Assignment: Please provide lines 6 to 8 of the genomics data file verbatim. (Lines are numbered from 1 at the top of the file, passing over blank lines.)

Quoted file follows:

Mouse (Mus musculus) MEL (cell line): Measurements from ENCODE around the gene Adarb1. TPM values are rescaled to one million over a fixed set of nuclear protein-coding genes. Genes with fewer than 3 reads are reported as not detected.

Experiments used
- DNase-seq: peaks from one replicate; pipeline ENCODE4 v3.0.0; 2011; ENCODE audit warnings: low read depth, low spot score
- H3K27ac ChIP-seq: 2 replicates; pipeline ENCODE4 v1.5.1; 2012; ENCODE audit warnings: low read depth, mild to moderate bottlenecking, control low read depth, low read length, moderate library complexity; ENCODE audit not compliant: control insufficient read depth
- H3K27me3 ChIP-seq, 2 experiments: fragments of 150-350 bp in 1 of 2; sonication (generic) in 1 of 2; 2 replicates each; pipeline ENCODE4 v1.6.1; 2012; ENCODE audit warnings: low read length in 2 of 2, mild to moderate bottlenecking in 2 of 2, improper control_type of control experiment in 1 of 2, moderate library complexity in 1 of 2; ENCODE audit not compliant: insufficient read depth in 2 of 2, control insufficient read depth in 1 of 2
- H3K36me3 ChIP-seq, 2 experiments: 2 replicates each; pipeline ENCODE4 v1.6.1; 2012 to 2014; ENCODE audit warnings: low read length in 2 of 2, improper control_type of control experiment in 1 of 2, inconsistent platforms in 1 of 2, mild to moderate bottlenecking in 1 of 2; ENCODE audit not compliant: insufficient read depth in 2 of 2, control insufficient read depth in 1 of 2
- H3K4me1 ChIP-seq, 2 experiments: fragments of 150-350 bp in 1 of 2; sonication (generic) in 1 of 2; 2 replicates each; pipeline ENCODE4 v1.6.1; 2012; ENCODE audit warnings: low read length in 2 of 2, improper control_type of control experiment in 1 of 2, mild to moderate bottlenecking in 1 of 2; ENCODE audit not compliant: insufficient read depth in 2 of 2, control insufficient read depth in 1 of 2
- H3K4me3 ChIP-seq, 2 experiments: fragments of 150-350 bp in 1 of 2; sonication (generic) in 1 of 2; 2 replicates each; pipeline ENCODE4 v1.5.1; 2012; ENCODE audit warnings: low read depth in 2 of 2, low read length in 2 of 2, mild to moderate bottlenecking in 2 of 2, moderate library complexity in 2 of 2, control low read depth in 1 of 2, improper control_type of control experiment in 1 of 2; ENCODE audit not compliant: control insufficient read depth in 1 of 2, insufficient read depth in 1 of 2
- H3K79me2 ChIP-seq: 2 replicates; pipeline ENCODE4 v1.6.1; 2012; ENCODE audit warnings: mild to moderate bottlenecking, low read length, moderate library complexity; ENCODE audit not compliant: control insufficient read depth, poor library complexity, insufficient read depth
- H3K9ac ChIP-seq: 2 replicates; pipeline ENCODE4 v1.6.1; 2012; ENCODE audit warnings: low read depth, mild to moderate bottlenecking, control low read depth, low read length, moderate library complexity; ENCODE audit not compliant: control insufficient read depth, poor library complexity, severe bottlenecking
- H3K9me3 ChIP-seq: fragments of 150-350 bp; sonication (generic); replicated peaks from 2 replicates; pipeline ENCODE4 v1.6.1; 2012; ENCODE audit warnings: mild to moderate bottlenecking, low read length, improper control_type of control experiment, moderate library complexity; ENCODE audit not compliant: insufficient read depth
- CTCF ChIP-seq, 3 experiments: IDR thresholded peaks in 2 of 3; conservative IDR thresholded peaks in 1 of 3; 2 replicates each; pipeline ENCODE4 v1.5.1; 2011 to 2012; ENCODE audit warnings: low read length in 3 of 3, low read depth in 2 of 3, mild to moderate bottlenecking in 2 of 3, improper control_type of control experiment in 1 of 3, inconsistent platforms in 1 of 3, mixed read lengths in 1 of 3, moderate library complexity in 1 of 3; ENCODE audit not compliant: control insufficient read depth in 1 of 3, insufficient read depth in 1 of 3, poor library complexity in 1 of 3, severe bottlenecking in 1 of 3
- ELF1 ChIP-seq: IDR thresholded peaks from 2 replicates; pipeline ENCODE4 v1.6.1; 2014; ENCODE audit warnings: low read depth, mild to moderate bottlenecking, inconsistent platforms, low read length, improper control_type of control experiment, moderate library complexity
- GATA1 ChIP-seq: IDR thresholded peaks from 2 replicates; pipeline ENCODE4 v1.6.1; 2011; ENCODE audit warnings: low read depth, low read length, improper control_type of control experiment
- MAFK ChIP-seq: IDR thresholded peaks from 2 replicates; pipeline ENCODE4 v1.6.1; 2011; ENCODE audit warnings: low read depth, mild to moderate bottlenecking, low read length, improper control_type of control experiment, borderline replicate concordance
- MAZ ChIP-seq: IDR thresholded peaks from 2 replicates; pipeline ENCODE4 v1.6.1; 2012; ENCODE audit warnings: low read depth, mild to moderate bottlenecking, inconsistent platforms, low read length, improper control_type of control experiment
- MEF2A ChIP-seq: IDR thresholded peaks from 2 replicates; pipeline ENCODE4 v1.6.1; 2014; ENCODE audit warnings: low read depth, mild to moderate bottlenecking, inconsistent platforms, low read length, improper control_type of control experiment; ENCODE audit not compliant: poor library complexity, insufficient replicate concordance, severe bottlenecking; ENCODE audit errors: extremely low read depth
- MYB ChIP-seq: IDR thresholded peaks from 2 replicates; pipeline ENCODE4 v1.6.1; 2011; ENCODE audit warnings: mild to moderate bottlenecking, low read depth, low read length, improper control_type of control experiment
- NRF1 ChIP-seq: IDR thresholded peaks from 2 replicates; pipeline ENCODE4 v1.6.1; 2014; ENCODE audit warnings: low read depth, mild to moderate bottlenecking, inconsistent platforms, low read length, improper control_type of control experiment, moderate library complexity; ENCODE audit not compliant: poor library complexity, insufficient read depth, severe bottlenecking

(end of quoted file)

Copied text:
- H3K36me3 ChIP-seq, 2 experiments: 2 replicates each; pipeline ENCODE4 v1.6.1; 2012 to 2014; ENCODE audit warnings: low read length in 2 of 2, improper control_type of control experiment in 1 of 2, inconsistent platforms in 1 of 2, mild to moderate bottlenecking in 1 of 2; ENCODE audit not compliant: insufficient read depth in 2 of 2, control insufficient read depth in 1 of 2
- H3K4me1 ChIP-seq, 2 experiments: fragments of 150-350 bp in 1 of 2; sonication (generic) in 1 of 2; 2 replicates each; pipeline ENCODE4 v1.6.1; 2012; ENCODE audit warnings: low read length in 2 of 2, improper control_type of control experiment in 1 of 2, mild to moderate bottlenecking in 1 of 2; ENCODE audit not compliant: insufficient read depth in 2 of 2, control insufficient read depth in 1 of 2
- H3K4me3 ChIP-seq, 2 experiments: fragments of 150-350 bp in 1 of 2; sonication (generic) in 1 of 2; 2 replicates each; pipeline ENCODE4 v1.5.1; 2012; ENCODE audit warnings: low read depth in 2 of 2, low read length in 2 of 2, mild to moderate bottlenecking in 2 of 2, moderate library complexity in 2 of 2, control low read depth in 1 of 2, improper control_type of control experiment in 1 of 2; ENCODE audit not compliant: control insufficient read depth in 1 of 2, insufficient read depth in 1 of 2